Watch this video to learn the 4 strategies that we cover in our groups this week that TIP the scales in the direction feeling calm and capable of coping.

5 Steps to Emotional Balance

Self-care is the foundation of feeling good emotionally and building the resilience necessary to manage life's ups and downs. 

Often times teens feel out of control of their emotions. and like there's nothing they can do to change that.

What's important to note is that the way we take of ourselves physically 100% impacts how we feel emotionally.

Think about it...

When you don't eat, you get cranky.

When you get poor sleep, you're more easily irritated.

The DBT Skill PLEASE is an acronym that teaches teens how to control the physical aspects of their depression and anxiety so that they feel like they are contributing to all around wellness, rather than a victim of their circumstance.

Use the following 5 strategies to take care of yourself physically and ensure that your emotions stay in balance.

#1 Physical Health


Go to the doctor when you're sick.  Get rest and don't push yourself too hard.  Take your medications as prescribed.  Drink enough fluids.


Eat balanced meals and ensure that you're getting enough to eat!

Don't restrict yourself from certain food groups and focus more on adding in the healthy than taking away the unhealthy.  This will help you build a positive mindset around food.


While we understand that experimenting with alcohol, marijuana and cigarettes are a part of normal teen development, we don't condone these behaviors and encourage teens to be mindful of how these substances impact their overall mental health.


Aim to get between 7 and 10 hours of sleep per night and keep names to a minimum of one hour or less per day.


Plan to get 20 to 60 minutes of exercise daily.  Balanced exercise help with almost any symptom of your emotional health. Join a sport.  Take a walk with a friend, walk the dog.  Find ways of fitting in extra activity into your day like parking further away from a store or taking the stairs.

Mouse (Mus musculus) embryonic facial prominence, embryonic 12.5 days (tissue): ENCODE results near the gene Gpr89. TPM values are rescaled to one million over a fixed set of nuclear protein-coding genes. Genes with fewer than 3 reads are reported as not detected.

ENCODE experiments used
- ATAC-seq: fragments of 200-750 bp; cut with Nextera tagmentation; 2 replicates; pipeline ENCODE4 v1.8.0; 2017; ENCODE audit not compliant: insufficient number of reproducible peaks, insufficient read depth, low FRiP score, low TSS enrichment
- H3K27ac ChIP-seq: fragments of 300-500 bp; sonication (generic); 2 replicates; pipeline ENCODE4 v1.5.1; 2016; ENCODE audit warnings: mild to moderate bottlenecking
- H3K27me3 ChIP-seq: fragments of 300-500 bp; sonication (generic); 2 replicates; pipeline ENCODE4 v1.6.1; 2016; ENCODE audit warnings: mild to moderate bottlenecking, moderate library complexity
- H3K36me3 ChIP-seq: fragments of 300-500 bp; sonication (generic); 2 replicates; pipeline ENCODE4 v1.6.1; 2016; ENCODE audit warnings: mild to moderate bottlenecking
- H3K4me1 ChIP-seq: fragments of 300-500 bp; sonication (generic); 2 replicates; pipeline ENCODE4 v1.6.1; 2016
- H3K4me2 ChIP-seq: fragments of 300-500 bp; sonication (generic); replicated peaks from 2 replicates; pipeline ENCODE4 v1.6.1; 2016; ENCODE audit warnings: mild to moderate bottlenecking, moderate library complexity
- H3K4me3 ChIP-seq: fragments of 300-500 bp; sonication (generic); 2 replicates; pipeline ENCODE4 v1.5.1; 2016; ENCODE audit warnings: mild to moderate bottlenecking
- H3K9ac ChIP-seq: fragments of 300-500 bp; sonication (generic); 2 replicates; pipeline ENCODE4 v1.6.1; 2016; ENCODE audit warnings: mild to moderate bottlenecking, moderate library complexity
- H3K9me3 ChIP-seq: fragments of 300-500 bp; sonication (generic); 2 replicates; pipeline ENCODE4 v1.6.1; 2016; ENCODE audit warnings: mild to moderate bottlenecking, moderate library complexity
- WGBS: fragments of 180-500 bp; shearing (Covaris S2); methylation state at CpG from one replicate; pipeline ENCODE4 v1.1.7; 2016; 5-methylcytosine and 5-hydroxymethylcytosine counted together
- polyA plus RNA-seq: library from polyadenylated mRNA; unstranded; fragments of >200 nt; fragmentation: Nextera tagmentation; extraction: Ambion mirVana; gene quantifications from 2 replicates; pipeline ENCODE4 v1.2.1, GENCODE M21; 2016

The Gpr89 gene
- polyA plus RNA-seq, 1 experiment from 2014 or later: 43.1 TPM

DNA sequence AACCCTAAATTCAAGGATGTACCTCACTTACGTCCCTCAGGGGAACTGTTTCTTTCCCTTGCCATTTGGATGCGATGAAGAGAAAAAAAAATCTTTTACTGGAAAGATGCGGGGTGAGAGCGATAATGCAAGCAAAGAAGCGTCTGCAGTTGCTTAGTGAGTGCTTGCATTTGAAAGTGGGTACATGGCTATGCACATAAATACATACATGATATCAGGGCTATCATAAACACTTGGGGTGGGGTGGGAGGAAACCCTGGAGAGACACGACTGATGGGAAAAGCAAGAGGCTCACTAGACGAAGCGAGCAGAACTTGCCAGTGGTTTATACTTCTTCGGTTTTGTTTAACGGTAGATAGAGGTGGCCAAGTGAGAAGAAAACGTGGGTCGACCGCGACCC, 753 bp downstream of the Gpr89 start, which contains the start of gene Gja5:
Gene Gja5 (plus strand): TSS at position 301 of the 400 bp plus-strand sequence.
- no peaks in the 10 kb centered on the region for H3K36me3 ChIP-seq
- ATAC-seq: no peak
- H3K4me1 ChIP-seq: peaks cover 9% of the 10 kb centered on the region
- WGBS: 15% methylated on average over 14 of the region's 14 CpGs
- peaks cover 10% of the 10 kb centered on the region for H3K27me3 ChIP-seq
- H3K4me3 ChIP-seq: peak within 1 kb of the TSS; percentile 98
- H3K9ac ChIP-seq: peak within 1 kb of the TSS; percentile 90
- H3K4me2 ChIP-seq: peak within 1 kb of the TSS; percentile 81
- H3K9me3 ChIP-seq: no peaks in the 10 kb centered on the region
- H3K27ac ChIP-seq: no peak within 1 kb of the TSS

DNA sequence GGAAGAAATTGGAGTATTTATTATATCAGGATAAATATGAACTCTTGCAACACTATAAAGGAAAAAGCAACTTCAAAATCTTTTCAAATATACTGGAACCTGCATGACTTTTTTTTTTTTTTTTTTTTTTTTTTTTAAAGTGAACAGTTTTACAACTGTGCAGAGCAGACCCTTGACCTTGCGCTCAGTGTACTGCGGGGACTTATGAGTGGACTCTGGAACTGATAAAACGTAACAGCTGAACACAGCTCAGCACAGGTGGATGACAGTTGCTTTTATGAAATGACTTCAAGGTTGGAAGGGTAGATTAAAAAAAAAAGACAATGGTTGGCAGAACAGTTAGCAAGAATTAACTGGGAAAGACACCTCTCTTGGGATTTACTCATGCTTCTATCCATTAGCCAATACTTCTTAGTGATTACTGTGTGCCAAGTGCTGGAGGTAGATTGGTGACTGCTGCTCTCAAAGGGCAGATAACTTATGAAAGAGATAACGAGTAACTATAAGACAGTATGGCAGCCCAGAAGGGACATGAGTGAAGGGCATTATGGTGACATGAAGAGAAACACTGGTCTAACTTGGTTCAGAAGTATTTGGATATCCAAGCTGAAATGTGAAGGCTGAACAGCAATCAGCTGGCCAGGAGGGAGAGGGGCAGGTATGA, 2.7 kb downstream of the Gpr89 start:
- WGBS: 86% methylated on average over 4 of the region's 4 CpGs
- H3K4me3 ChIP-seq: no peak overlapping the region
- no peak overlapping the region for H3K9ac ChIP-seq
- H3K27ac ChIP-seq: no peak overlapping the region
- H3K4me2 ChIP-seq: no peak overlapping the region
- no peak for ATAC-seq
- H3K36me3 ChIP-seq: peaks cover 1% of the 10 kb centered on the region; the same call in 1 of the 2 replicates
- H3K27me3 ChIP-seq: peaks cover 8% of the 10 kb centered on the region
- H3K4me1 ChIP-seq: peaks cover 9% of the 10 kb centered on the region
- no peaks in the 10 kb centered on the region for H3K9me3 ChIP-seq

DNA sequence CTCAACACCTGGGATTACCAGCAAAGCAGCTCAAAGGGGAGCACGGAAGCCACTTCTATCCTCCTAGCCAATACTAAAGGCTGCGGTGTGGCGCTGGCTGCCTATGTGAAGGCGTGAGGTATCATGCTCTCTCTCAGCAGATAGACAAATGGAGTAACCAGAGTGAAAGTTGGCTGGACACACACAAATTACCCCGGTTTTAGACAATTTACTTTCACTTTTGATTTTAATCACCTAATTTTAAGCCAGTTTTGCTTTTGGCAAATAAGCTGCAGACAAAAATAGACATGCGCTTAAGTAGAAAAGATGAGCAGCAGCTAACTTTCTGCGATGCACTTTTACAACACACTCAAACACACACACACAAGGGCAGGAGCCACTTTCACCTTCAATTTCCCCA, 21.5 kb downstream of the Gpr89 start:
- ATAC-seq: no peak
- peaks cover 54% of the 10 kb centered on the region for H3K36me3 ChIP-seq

DBT Emotional Balance

It always starts with mindfulness! 

Helping your teen become more aware of their current self-care habits and attitudes (without being critical or nagging) is the best starting point.  Ask your teen to assess their current habits, then together you can work on ways to improve upon their current routines so that they can move forward healthier and happier with self-care strategies that stick.

3 Steps to College Success (Even when you have senioritis)

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It's the last semester of senior year

It may be "crunch time," but senioritis has set in.

Your teen has  already been accepted to college and now they're giving themselves permission to coast a bit.

“It’s senior year,” they say.

“I’m going to enjoy it,” they say.

But with the senior project work piling up and the assignment on top of assignment that every single teacher is throwing their way, they're beginning to feel like they've dug a hole that they'll never get out of by the end of May.

You worry as a parent that your teen's lack of worry has led to fudging that awesome GPA they worked their whole high school career to achieve.

There’s a nagging concern in the back of your mind that they could actually revoke that college acceptance if they don’t pull it all together.

But now that they cycle has started, you both feel a lack of control.

Where do you start?

How do you pull yourself out of this now?

How does your teen even find the time to get all the past due assignments done when school and activities just keep on going on top of it?

When work piles up, it can be easy for your teen to give in to paralysis and the belief that they will start doing better once they get to college because they'll care more then.

We hear it all the time…

I’ll be paying for it so I’ll care more…. Lie

I’ll only be taking classes that I like, so I’ll be more interested in school…. Lie

These are examples of magical thinking at it's finest. And they’re the lies that many high school seniors are telling themselves to give them permission to coast through the rest of the school year.

But here's the truth

Unless you COMMIT to a routine that brings you success right now, it's going to be super hard to change your internal motivation or day-to-day work ethic just because you've had a change of location (even when there's more money involved.)


Here's how...


People tend to get overwhelmed with big responsibilities, so it helps to break them down into smaller steps. Make a list of overall goals, then schedule smaller objectives directly into your calendar. Small wins lead to big successes.